feminist friendly: is spanking okay?
Before 50 Shades of Grey inspires you to go paddle shopping, I feel like I should butt in (see what I did there?). It’s actually kind of hard to tell whether spanking is:
(a) the mark of a free woman who apologises to no one in search of her own pleasure, or
(b) the patriarchy rearing its ugly head, infantilising women and (in heterosexual relationships) putting a man in a position of power.
Spanking inspires feelings of servitude and helplessness – that’s what’s so sexy about it. Or not, depending on which camp you’re in. While that helplessness may be mixed in with love for your partner and a keenness for something new in the bedroom, a man lusting after a woman’s servitude is nothing new. In fact, it’s pretty old hat.
Spanking has had a rich history. In the 18th century it was used as a disciplinary measure for sailors. Back then it was called cobbing. In the 19th century, “paddling” was used in America to punish slaves in a way that wouldn’t scar them and reduce their value, which may be the worst thing I’ve ever learnt.
The 20th century spank had a different purpose (other than military initiation): discipline in the home. What was once called “domestic discipline” was actually a form of punishment administered to wives and children. It was thought, and unfortunately in some circles still is, that it is a husband’s duty to put his wife and children in line. This is abuse and it is not okay.
But despite this, spanking as a form of punishment has been widely depicted in popular culture. Lucy’s husband on ’50s TV series I Love Lucy spanks her on multiple occasions for her “meddling”. Lucy yells, tries to get away and holds her butt in pain as the audience laugh track plays.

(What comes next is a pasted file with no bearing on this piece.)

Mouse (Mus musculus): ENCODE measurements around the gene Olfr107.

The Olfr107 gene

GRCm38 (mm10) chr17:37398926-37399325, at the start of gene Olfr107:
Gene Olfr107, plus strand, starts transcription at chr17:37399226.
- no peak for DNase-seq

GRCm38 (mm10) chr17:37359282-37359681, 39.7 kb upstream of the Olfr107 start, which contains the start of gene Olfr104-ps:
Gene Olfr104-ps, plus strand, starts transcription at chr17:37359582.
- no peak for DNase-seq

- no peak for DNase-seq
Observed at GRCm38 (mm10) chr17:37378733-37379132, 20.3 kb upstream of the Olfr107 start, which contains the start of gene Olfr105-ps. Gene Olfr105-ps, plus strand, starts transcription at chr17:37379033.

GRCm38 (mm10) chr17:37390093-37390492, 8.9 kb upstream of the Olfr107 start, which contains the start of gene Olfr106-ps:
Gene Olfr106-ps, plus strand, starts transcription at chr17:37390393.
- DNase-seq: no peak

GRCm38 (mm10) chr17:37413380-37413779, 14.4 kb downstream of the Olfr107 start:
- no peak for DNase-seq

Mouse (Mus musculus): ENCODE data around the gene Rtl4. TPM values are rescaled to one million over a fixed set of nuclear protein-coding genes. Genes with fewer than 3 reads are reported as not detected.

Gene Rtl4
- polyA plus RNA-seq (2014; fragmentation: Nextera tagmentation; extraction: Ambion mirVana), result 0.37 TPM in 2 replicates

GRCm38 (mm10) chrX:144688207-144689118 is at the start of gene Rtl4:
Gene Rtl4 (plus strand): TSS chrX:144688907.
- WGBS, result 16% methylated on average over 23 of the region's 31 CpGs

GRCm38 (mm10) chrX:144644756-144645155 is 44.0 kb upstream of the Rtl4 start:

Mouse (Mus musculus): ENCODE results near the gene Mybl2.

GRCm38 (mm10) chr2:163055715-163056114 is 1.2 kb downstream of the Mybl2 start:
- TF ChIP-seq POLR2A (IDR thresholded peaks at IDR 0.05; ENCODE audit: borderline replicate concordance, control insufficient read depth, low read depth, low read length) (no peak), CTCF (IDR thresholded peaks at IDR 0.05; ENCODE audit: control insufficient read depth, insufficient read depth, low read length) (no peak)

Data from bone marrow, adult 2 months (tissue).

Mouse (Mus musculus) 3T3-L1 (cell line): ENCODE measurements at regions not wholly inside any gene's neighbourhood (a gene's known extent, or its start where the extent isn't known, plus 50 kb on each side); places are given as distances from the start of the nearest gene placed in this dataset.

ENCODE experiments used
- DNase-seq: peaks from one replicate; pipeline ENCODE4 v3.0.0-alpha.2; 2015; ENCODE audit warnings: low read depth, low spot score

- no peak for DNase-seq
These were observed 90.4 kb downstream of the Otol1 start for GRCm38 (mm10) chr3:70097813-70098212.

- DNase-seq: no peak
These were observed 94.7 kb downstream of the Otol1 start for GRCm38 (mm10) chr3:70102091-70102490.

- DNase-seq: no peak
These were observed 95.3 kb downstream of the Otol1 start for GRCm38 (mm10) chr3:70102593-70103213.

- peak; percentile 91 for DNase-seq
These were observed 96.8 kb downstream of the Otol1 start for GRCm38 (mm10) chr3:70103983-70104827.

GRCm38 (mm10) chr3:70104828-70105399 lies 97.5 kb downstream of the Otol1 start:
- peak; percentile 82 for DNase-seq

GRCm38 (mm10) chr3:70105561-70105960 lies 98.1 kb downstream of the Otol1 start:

Even when reversing the gender norms when women become the spankers, the act feeds into a history of oppression. A woman spanking a man is erotic because it’s unusual. It’s fetishised that a man would want to be humiliated and degraded by a woman, because that isn’t a part of our collective spanking history. Even though this role reversal could be seen as transgressing norms, it enforces the pretence that one individual has to be dominant and disciplining and therefore inhibits gender equality.
Spanking can feel empowering: it allows women to demand sexual satisfaction. But we need to examine why women feel comfortable asking to be spanked but may struggle to, for example, let their pubic hair be free. Spanking does not challenge the status quo of male dominance. It reinforces it. So perhaps it’s best we move on and leave that history behind. (Sorry, I couldn’t help myself.)